SCOTUS and Gay Marriage: A few helpful resources
Two days ago the Supreme Court issued two historic and rather controversial rulings on the definition of marriage in the United States. Here are a few responses and reflections that I have found helpful for understanding and processing this event.
For a succinct breakdown of what these rulings do and do not mean, see Joe Carter’s “9 Things You Should Know about the Supreme Court’s Same-Sex Marriage Cases.”
Trevin Wax reminds us that in the big picture of God’s sovereignty and our call to gospel witness, gay marriage is both good and bad for the church. He writes, “If we truly believe Romans 8:28, that somehow, in some way, God is working all things for the good of those who love Him, then even when the culture swerves in an opposing direction, we ought to expect both benefits and challenges.” Wax goes on to describe more specifically how three developments will likely present both trials and opportunities for the Church’s gospel witness in the years ahead: (1) The Loss of a Culture of Marriage; (2) Threats to Religious Liberty; and (3) The Cost of Conviction.
Similarly, Russell Moore reminds us that these decisions and the culture they reflect are an opportunity for gospel witness:
This gives Christian churches the opportunity to do what Jesus called us to do with our marriages in the first place: to serve as a light in a dark place. Permanent, stable marriages with families with both a mother and a father may well make us seem freakish in 21st-century culture. But is there anything more “freakish” than a crucified cosmic ruler? Is there anything more “freakish” than a gospel that can forgive rebels like us and make us sons and daughters? Let’s embrace the freakishness, and crucify our illusions of a moral majority. . . .
The increased attention to the question of marriage also gives us the opportunity to love our gay and lesbian neighbors as Jesus does. Some will capitulate on a Christian sexual ethic. There are always those professional “dissidents” who make a living espousing mainline Protestant shibboleths to an evangelical market. But the church will stand, and that means the gospel Jesus has handed down through the millennia. As we stand with conviction, we don’t look at our gay and lesbian neighbors as our enemies. They are not.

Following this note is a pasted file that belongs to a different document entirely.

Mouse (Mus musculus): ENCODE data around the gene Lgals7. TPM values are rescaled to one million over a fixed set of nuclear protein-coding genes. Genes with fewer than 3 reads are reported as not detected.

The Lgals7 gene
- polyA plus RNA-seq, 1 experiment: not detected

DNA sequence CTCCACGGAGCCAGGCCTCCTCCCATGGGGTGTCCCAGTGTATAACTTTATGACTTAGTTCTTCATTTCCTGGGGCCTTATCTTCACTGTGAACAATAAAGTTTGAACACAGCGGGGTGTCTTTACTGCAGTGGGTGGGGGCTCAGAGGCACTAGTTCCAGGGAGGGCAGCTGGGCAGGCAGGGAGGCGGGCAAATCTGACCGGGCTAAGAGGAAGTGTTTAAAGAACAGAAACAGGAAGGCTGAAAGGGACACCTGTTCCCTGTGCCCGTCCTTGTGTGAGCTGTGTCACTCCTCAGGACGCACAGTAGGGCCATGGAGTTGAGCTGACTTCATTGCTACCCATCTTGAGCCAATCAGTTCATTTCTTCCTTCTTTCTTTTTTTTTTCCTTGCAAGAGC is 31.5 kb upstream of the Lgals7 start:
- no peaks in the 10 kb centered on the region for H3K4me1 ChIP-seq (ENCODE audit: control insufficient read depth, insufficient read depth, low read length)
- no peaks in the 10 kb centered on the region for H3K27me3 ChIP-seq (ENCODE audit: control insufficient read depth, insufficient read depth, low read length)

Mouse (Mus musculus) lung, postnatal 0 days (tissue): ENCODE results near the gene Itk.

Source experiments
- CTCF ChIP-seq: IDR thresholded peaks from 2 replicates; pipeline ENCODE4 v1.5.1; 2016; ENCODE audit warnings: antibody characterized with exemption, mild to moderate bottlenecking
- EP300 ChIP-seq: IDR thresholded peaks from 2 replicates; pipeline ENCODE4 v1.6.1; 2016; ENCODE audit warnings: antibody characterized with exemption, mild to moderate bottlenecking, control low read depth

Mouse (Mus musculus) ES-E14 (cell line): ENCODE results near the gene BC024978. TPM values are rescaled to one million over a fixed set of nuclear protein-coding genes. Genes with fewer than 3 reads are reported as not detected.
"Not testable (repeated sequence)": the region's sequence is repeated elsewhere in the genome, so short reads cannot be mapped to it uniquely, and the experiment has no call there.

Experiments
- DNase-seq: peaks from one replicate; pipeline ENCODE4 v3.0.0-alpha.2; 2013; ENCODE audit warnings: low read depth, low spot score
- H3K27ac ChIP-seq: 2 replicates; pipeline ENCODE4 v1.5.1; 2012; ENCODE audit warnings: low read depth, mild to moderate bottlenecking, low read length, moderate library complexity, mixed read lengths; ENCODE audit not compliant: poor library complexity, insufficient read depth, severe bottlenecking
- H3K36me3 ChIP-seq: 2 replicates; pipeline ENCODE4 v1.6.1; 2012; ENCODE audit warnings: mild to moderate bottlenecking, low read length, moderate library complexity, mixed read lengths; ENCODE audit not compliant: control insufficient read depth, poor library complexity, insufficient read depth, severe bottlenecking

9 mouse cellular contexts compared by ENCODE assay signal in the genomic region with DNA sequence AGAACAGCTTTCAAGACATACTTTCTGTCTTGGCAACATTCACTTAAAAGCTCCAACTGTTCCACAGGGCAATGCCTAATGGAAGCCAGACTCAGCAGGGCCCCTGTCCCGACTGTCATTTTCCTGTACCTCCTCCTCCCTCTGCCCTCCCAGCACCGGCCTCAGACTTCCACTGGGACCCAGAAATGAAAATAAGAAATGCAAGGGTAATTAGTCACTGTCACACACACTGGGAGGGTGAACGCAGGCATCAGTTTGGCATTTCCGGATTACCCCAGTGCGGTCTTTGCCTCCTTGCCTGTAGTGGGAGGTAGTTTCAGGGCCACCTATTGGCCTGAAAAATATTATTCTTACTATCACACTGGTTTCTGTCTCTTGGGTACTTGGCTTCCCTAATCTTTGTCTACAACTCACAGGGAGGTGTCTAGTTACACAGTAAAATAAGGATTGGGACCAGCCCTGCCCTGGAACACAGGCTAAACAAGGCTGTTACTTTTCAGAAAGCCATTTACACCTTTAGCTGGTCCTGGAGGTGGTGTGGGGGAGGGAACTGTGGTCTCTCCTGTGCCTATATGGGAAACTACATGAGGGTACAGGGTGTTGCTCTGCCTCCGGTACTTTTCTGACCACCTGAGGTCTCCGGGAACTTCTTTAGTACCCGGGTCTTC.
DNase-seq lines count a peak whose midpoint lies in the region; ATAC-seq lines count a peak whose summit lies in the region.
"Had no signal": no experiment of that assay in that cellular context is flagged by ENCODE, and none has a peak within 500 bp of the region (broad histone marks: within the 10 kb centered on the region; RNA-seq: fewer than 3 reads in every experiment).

The gay and lesbian people in your community aren’t part of some global “Gay Agenda” conspiracy. They aren’t super-villains in some cartoon. They are, like all of us, seeking a way that seems right to them. If we believe marriage is as resilient as Jesus says it is (Mk. 10:6-9), it cannot be eradicated by a vote of justices or a vote of a state legislature. Some will be disappointed by what they thought would answer their quest for meaning. Will our churches be ready to answer?
Moore’s conclusion is worth careful consideration:
Same-sex marriage is headed for your community. This is no time for fear or outrage or politicizing. It’s a time for forgiven sinners, like us, to do what the people of Christ have always done. It’s time for us to point beyond our family values and our culture wars to the cross of Christ as we say: “Behold, the Lamb of God who takes away the sins of the world.”
Finally, for some of my own reflections on how the gospel of Jesus ought to shape our understanding of the broader issue, as well as our posture toward our gay friends and neighbors, see my earlier post, “The Gay Movement is a Gospel Issue.”